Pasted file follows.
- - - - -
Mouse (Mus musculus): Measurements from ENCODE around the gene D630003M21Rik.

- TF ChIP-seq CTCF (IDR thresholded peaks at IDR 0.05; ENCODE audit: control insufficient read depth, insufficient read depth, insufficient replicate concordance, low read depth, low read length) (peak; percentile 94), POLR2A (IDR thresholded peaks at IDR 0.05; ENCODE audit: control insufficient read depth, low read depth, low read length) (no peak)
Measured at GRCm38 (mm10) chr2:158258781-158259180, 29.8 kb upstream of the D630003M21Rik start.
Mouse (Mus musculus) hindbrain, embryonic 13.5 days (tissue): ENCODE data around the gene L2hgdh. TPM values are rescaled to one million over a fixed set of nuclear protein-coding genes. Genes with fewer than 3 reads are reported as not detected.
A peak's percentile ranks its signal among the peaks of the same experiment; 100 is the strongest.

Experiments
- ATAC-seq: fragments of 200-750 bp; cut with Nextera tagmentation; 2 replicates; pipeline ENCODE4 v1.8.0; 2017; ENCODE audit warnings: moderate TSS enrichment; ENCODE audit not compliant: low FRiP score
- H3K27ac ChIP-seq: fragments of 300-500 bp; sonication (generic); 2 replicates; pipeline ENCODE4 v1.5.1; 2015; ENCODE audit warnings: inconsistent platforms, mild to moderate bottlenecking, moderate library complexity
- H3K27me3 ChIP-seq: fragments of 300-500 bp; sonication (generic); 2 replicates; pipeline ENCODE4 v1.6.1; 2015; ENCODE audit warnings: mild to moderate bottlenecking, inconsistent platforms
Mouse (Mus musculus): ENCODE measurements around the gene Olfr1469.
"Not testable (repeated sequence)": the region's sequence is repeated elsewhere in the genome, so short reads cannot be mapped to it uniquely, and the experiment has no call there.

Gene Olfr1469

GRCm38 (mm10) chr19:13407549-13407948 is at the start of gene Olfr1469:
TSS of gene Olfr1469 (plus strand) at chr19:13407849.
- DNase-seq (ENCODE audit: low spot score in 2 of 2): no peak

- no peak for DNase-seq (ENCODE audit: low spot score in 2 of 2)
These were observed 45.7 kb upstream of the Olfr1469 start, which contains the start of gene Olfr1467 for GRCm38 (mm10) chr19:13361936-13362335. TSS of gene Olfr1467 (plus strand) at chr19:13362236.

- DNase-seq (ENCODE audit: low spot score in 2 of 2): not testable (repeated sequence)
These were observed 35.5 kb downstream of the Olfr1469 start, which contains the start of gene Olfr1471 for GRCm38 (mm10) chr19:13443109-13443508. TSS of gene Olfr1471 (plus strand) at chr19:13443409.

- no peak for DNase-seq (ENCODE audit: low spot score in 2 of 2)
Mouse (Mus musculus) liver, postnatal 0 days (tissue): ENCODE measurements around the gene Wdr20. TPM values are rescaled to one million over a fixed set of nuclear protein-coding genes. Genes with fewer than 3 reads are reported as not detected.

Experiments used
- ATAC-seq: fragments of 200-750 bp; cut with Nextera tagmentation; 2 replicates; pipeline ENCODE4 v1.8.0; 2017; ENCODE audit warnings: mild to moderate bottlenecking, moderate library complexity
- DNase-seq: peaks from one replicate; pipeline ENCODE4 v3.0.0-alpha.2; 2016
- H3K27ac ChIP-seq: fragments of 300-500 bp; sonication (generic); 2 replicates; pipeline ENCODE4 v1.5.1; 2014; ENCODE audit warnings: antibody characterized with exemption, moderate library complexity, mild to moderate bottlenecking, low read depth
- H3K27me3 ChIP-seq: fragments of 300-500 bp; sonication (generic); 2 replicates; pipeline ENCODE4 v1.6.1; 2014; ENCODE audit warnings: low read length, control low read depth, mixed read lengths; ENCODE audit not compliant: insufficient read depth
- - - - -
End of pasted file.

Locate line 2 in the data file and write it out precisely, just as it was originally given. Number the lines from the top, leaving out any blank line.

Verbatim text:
- TF ChIP-seq CTCF (IDR thresholded peaks at IDR 0.05; ENCODE audit: control insufficient read depth, insufficient read depth, insufficient replicate concordance, low read depth, low read length) (peak; percentile 94), POLR2A (IDR thresholded peaks at IDR 0.05; ENCODE audit: control insufficient read depth, low read depth, low read length) (no peak)